Southland Corp., owner of the 7-Eleven chain that pioneered convenience store shopping, filed for protection from creditors Wednesday, driven into federal bankruptcy court by a $4.9-billion debt-financed takeover and tough competition. The Chapter 11 filing came just after midnight, ending months of negotiations that had failed to persuade enough creditors to go along with a refinancing that would have paid them pennies on the dollar for their $1.8-billion in bonds and given them 25 percent of the restructured company.
Along with the filing, which listed assets of $2.53-billion and liabilities of $3.38-billion, Southland submitted a "prepackaged" reorganization plan that finally won approval of about 90 percent of the debtholders, enough to win confirmation in bankruptcy court.
The bankruptcy plan is essentially the same as the restructuring proposal, which failed to win support of enough bondholders by Tuesday's deadline. Some bondholders were pushing for a bankruptcy filing as a way to protect their investments.
"In light of the exchange offers and the high level of support we have received for our prepackaged reorganization plan, we believe this to be the best alternative to complete a financial restructuring quickly," said Clark Matthews, Southland's chief financial officer.
"We hope to obtain court approval of the prepackaged reorganization plan as soon as possible."
U.S. Bankruptcy Judge Harold C. Abramson set a Dec. 14 hearing on the confirmation plan, and company spokeswoman Cecilia Stubbs Norwood said Southland hopes to emerge from court supervision before the end of the year.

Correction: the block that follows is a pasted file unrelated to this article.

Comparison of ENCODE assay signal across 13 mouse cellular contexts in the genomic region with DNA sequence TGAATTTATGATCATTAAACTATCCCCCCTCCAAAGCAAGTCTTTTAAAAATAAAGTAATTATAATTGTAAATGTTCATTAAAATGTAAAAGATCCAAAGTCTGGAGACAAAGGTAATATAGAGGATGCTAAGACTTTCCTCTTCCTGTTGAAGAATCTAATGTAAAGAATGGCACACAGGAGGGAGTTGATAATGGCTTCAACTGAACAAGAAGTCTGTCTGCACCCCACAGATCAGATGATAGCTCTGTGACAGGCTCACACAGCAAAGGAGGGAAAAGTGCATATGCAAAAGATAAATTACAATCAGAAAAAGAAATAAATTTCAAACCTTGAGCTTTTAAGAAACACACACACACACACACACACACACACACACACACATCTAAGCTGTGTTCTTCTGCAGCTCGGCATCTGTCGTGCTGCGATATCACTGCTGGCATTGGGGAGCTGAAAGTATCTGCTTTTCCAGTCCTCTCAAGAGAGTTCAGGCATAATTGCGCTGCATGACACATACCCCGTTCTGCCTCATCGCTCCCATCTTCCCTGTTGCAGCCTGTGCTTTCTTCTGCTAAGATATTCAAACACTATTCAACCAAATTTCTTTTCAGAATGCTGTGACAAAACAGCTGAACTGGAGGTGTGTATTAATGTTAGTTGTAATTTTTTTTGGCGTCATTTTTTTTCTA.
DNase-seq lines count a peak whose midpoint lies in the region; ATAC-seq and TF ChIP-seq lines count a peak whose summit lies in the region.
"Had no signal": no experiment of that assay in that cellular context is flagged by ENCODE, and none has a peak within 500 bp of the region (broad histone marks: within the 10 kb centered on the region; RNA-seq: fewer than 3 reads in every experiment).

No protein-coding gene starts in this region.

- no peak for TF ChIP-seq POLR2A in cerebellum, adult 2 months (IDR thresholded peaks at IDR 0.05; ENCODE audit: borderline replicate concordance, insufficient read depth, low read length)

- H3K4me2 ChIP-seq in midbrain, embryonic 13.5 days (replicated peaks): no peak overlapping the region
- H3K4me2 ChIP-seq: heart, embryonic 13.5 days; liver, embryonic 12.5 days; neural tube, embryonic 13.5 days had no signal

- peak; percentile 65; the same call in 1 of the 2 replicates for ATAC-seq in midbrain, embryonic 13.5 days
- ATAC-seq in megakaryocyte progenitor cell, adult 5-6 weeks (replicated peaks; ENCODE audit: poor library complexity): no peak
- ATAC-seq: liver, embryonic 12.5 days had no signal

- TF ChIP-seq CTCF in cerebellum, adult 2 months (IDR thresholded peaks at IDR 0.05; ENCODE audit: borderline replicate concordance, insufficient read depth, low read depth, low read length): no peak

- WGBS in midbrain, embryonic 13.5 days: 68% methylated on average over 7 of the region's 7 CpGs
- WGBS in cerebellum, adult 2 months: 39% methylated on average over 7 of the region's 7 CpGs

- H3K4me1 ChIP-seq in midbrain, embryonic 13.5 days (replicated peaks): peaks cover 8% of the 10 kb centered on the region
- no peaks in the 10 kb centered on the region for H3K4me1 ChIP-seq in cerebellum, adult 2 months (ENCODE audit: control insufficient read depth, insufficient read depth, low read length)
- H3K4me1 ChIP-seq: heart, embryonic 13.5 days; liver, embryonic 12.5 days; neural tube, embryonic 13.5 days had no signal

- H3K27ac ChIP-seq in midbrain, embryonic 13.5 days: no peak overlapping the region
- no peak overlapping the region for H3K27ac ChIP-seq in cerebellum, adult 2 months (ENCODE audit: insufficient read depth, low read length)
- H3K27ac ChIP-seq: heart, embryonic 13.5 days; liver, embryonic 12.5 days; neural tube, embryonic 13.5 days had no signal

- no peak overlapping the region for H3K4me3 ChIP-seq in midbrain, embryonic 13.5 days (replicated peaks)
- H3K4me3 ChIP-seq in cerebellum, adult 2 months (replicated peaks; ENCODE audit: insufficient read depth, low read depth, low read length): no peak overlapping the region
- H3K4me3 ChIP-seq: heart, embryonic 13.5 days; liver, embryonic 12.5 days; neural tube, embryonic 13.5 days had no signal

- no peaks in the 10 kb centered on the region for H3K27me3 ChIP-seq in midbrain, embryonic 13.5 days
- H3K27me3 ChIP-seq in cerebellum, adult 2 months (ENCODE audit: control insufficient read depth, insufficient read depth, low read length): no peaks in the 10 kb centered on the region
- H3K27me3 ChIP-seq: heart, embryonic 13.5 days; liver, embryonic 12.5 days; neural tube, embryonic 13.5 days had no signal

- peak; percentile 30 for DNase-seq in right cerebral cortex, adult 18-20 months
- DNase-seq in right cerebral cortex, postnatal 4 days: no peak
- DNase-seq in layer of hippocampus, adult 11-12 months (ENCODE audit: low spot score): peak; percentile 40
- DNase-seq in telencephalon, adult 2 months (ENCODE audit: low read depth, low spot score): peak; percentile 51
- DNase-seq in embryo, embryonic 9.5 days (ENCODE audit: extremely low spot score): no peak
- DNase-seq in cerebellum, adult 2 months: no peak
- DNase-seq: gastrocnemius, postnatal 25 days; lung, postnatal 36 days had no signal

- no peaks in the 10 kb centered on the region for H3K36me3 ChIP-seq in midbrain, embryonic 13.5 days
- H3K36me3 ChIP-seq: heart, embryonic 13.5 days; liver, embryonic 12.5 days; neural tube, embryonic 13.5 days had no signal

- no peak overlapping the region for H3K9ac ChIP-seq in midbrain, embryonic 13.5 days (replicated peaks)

Norwood said store operations will not be affected by the filing and the company has commitments for $400-million in financing while it proceeds through the bankruptcy process.
The chain once reached a peak of more than 7,000 stores worldwide. Today there are closer to 6,800, with another 5,900 run by affiliates and franchisees.
Southland has been struggling since 1987 when the founding Thompson family, fearing a takeover by the Belzbergs of Canada, took the company private in a $4.9-billion leveraged buyout.
The LBO, the second highest ever at the time, became more expensive on Oct. 19, 1987, when the Dow Jones industrial average plunged 508 points. The crash made it more difficult and more expensive to arrange financing for the deal.
Southland first proposed its restructuring in March of this year, acknowledging that dwindling profits would make it impossible to service the debt brought on by the 1987 buyout.
In April, Southland revealed a fourth-quarter loss of $1.01-billion as it wrote off "good will" from the buyout. The company denied that the writeoff proved the Thompsons paid too much in the buyout, but only reflected a decline in the value of the company's assets.
At first, Southland proposed selling 75 percent of the company for $400-million to Ito-Yokado Co. Ltd. and Seven-Eleven Japan Co. Ltd., its Japanese franchisees.
The Thompson family would keep 15 percent and the creditors would get the rest, along with new securities.
But enough bondholders would not go along. In July, the Japanese agreed to take a smaller piece of the company, 70 percent, and provide more money, $430-million. The Thompsons also agreed to cut their holdings to 5 percent, while creditors got 25 percent of the reorganized company in addition to improved terms on their bonds.
However, creditors forced Southland to require that 95 percent of the bondholders go along before they would agree to the swap, and the threshold proved too high to meet by this week's deadline.
Although the reorganization plan mirrors the restructuring proposal, it now must be approved by a bankruptcy court and could still face objections.
If it succeeds, it will end the Thompson family's control of the company. None of the three brothers who run Southland would comment on the bankruptcy, Norwood said.